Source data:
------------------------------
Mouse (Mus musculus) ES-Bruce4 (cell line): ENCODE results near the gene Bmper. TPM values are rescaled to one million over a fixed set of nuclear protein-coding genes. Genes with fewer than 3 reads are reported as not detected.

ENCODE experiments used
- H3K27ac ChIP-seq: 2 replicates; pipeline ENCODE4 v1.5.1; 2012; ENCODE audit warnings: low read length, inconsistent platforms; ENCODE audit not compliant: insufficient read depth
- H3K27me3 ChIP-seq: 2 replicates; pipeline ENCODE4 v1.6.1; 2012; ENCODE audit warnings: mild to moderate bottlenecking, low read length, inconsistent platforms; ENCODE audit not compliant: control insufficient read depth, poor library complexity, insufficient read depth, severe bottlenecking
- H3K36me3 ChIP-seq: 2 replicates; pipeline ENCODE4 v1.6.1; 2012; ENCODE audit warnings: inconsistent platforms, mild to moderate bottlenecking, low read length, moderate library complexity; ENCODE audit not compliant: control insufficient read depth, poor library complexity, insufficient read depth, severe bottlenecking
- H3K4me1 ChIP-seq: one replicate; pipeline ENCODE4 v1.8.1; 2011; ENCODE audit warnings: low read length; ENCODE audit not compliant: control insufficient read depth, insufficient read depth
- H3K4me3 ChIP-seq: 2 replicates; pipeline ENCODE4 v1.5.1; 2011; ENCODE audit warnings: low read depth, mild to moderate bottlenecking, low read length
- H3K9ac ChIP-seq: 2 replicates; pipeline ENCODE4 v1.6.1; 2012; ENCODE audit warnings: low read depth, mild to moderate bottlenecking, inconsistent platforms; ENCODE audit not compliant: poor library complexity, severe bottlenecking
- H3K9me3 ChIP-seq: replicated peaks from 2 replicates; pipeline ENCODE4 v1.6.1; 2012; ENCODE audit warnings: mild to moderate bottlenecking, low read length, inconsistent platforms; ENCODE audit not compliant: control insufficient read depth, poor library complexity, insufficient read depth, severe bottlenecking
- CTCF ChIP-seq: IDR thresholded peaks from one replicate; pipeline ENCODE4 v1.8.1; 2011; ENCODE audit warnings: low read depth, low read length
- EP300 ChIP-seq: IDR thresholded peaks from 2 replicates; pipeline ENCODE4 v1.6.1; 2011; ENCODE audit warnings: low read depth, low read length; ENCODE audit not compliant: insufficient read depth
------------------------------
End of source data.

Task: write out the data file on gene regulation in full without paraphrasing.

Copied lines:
Mouse (Mus musculus) ES-Bruce4 (cell line): ENCODE results near the gene Bmper. TPM values are rescaled to one million over a fixed set of nuclear protein-coding genes. Genes with fewer than 3 reads are reported as not detected.

ENCODE experiments used
- H3K27ac ChIP-seq: 2 replicates; pipeline ENCODE4 v1.5.1; 2012; ENCODE audit warnings: low read length, inconsistent platforms; ENCODE audit not compliant: insufficient read depth
- H3K27me3 ChIP-seq: 2 replicates; pipeline ENCODE4 v1.6.1; 2012; ENCODE audit warnings: mild to moderate bottlenecking, low read length, inconsistent platforms; ENCODE audit not compliant: control insufficient read depth, poor library complexity, insufficient read depth, severe bottlenecking
- H3K36me3 ChIP-seq: 2 replicates; pipeline ENCODE4 v1.6.1; 2012; ENCODE audit warnings: inconsistent platforms, mild to moderate bottlenecking, low read length, moderate library complexity; ENCODE audit not compliant: control insufficient read depth, poor library complexity, insufficient read depth, severe bottlenecking
- H3K4me1 ChIP-seq: one replicate; pipeline ENCODE4 v1.8.1; 2011; ENCODE audit warnings: low read length; ENCODE audit not compliant: control insufficient read depth, insufficient read depth
- H3K4me3 ChIP-seq: 2 replicates; pipeline ENCODE4 v1.5.1; 2011; ENCODE audit warnings: low read depth, mild to moderate bottlenecking, low read length
- H3K9ac ChIP-seq: 2 replicates; pipeline ENCODE4 v1.6.1; 2012; ENCODE audit warnings: low read depth, mild to moderate bottlenecking, inconsistent platforms; ENCODE audit not compliant: poor library complexity, severe bottlenecking
- H3K9me3 ChIP-seq: replicated peaks from 2 replicates; pipeline ENCODE4 v1.6.1; 2012; ENCODE audit warnings: mild to moderate bottlenecking, low read length, inconsistent platforms; ENCODE audit not compliant: control insufficient read depth, poor library complexity, insufficient read depth, severe bottlenecking
- CTCF ChIP-seq: IDR thresholded peaks from one replicate; pipeline ENCODE4 v1.8.1; 2011; ENCODE audit warnings: low read depth, low read length
- EP300 ChIP-seq: IDR thresholded peaks from 2 replicates; pipeline ENCODE4 v1.6.1; 2011; ENCODE audit warnings: low read depth, low read length; ENCODE audit not compliant: insufficient read depth